All that legislation that was enacted in the US seems to have been pretty pointless as a practical excercise, though no doubt it concentrates the US publics mind that there is a threat, which in truth is pretty insignificant.

The shortness of memeory does go to show how insular many US citizens are, how little many know of the world except for its immediate neighbours.

I think it would be foolish to think race doesn’t play a part, but it would be equally foolish to suppose there aren’t other factors. Let’s be honest here; imagine that instead of blowing up a plane, the perpetrators had blown up an Indian community centre in downtown Vancouver and killed 329 people. The reaction to that would certainly be far stronger, would it not?

The incident has been forgotten, I think, for five main reasons:

  1. Race,

  2. The fact that while many Canadians were killed, and the proximate cause of the event (planting a bomb) took place in Canada, the plane was not destroyed in Canada, and was a carrier bearing another nation’s name.

  3. It’s been a long time,

  4. The RCMP fucked up the investigation eight ways from Sunday, took over a decade to try anyone, and nobody was seriously punished, and

  5. The incident was hardly unique; plane bombings happened a lot in the 80s.

The Ecole Polytechnique massacre is so well remember mainly because it happened in Canada, mass shootings are very unusual in Canada, and it’s been heavily milked for a popular social issue pedestal. By comparison, Air India happened overseas and occurred because of a confusing, and largely stupid, civil war happening on the other side of the world. It’s true, IMHO, that there’s also the fact that the Ecole Polytechnique victims were all pretty white girls, and nothing gets the media more fired up than crimes committed against pretty white girls. (Look at how freaked out people are over Paul Bernardo and Karla Hololka, who killed three pretty white girls, versus Robert Pickton, who killed dozens of prostitutes. Whores aren’t good victims for TV ratings.) But there’s a lot of other factors too.

Fewer dramatic pictures of the event to burn into peoples minds.

9/11 will stay seared in peopel minds do to the great number of images.

So will the Polytechnique Massacre for the same reasons.

I don’t think that Air India has been forgotten.

Have there been any polls on this question, and if so, what were the results.

I would agree that there’s probably some element of racism, but I think RickJay made some good points. There’s a lot of other factors at work. And I’m not at all sure how forgotten it is anyways - the trial was certainly in the news a lot. I think it’s probably more prominent in the public consciousness than most any other blown up airliner from that period of time. To the extent that people wouldn’t name it as the biggest mass murder in Canadian history, I expect it’s due as much to the fact that it didn’t happen in Canada (yes, I know the bomb was put on board in Canada, but the plane didn’t blow up in Canadian airspace) as anything. Or that when you say “mass murder” it brings to mind a gunman on a rampage and not bombings. Heck, I bet if you ask Americans what the greatest mass murder in US history is they name stuff like Columbine before Sept 11. Sure, you can call terrorism mass murder, and it’s not inappropriate, but just saying ‘mass murder’ brings to my mind images of spree killings and the like rather than politically-motivated bombings.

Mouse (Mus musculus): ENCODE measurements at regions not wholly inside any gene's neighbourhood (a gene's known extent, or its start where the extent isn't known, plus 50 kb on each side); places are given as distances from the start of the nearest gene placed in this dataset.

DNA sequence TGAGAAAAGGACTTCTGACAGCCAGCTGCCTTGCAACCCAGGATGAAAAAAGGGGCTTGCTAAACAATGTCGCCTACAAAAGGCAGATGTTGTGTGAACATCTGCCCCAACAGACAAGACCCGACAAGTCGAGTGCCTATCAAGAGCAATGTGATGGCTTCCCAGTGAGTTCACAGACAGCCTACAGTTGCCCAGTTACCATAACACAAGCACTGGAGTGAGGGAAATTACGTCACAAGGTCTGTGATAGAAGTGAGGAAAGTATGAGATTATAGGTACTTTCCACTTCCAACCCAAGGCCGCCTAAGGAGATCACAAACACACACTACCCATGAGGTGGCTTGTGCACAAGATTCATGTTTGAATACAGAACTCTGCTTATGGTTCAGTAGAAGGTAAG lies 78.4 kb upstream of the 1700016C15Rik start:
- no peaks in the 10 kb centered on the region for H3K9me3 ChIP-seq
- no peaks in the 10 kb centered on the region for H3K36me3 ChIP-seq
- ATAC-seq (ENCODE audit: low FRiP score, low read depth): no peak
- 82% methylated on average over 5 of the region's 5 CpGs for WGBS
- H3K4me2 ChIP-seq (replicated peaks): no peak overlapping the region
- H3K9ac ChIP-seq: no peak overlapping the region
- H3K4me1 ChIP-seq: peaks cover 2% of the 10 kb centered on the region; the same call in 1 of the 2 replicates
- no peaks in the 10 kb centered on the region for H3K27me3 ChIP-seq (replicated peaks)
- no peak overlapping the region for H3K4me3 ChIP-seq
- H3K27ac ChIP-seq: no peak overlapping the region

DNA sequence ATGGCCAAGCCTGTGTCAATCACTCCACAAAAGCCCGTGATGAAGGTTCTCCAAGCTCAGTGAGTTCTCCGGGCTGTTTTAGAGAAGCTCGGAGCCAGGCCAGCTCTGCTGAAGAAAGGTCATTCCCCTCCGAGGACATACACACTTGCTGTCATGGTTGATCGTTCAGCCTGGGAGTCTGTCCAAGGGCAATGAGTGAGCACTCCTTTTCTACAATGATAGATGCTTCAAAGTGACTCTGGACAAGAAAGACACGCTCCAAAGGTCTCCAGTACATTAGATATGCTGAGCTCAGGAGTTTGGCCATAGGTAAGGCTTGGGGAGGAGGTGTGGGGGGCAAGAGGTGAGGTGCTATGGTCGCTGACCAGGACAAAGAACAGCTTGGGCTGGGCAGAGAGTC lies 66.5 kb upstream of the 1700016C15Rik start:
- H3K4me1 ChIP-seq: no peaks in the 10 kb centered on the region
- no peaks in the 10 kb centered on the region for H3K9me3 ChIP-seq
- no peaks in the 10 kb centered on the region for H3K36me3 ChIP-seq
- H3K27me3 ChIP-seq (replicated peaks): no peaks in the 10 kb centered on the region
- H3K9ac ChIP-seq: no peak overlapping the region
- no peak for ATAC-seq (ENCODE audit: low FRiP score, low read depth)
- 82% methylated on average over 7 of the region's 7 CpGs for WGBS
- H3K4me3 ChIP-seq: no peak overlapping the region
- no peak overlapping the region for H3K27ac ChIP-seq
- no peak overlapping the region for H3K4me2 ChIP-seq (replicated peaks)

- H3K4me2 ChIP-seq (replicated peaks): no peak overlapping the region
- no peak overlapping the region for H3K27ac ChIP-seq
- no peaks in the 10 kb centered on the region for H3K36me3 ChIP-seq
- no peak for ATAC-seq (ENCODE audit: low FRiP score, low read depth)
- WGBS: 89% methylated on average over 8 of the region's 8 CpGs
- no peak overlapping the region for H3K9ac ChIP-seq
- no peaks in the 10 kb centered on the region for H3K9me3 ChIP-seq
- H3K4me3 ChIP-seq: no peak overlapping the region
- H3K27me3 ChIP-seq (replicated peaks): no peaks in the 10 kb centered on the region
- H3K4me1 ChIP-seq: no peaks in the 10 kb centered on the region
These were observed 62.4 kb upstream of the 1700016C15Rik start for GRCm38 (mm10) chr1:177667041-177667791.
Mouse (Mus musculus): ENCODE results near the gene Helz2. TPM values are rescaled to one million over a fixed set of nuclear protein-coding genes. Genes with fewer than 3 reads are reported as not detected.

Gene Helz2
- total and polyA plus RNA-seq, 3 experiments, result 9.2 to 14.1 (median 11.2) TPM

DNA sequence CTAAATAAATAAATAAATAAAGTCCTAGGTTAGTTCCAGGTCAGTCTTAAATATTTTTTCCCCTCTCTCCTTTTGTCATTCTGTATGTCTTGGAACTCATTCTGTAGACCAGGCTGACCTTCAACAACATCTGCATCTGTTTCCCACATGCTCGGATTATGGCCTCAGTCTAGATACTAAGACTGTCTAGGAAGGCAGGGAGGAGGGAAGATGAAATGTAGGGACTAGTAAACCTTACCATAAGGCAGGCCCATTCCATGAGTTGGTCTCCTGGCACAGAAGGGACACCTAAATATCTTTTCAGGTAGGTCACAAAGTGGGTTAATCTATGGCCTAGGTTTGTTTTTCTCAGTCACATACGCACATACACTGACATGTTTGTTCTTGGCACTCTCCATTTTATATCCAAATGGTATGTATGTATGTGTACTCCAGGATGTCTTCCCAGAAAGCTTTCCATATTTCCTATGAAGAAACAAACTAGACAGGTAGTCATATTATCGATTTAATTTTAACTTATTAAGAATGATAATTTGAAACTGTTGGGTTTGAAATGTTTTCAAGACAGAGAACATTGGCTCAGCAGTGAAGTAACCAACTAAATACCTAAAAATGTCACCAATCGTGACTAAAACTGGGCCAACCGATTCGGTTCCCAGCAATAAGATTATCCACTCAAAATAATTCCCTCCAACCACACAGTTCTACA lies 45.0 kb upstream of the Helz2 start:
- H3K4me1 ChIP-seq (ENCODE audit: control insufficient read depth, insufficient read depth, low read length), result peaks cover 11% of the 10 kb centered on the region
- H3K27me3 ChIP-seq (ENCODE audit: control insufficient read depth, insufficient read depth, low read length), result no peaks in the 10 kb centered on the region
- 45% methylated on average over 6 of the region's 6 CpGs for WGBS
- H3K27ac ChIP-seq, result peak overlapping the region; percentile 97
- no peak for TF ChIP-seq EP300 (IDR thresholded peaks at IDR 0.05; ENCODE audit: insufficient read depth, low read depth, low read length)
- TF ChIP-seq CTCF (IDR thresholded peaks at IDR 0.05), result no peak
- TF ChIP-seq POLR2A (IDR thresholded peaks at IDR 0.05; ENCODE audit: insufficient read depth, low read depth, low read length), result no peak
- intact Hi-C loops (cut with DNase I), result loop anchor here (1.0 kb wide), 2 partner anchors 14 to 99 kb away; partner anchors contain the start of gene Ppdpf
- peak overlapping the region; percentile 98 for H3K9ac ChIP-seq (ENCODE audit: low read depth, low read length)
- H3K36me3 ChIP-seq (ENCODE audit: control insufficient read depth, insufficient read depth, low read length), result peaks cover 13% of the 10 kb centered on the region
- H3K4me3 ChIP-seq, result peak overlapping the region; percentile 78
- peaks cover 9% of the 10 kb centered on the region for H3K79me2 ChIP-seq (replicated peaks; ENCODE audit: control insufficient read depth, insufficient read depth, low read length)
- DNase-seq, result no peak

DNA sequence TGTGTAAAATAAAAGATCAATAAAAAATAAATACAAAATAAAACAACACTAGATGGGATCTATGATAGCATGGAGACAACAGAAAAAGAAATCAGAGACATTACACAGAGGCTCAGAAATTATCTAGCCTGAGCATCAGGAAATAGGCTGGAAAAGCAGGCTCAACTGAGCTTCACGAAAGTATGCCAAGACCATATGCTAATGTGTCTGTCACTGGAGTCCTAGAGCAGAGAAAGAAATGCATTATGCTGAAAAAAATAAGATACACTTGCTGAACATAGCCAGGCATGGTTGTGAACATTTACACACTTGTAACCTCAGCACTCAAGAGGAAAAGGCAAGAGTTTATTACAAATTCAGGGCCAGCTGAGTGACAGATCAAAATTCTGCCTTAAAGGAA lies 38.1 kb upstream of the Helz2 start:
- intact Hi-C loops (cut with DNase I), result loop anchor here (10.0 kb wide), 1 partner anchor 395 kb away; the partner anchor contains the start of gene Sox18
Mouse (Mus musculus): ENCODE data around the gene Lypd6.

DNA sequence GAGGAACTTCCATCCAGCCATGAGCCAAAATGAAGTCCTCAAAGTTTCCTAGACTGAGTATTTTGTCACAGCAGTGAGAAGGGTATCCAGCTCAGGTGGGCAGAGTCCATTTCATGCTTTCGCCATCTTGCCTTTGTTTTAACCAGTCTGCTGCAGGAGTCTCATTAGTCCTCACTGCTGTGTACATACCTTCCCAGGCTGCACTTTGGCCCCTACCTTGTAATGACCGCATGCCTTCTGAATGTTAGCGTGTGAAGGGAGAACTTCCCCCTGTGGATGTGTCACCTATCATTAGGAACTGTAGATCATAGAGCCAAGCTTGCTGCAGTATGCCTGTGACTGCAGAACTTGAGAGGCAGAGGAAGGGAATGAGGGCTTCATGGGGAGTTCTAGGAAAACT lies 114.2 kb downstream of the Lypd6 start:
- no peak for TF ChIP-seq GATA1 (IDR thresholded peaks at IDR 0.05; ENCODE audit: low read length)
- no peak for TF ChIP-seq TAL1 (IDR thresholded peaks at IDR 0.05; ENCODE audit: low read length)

In many cases, if a crime becomes headline news, it’s because that crime has symbolic importance, above and beyond its own newsworthiness.

I’m sure dozens of people have been murdered in Wyoming over the past decade, but there’s only one who’s become world famous: Matthew Shepard.

I’m sure hundreds of black men have been murdered in Texas over the past 20 years. Most of their names would draw blank stares. James Byrd, however, is remembered.

Byrd is remembered because, to black Americans, he epitomizes the problem of racism in America. Matthew Shepard is remembered because, to gay activists, he personfies the effects of homophobia.

The Ecole Polytechnique massacre would be remebred in Canada for years to come even if it had no symbolic value (murders like that just don’t happen in Canada… or so we all thought). But it DOES have symbolic value to feminists, who regard it as the quintessential expression of male hatred toward women.

A short attention span, not paying attention when the event occurred, and lack of effective teaching of history in schools are among the reasons such events seem to vanish from public consciousness.

It’s a general problem on this board - posters will rant about some current event as though it was something unique in human experience, not realizing or recognizing that similar things happened in the past, from which we apparently did not learn. About the only historical event(s) that stick out for a lot of people are the Third Reich and the Holocaust (and even then, they are poorly understood).

Americans, like other countries I would guess, seem to focus more on events that happen to them, instead of others. Not terrorism, but look at the Thailand tsunami- news for a week or so, then pretty much off the front page. In 1975 or 76, an estimated 250 THOUSAND Chinese were killed in flooding- I would guess 99% of Americans are not even aware of this. Typhoons in Bangladesh have killed over 100,000 people a few times in the last thirty years, but again, average Americans are oblivious to this. Not trying to offend anyone here, just making an observation.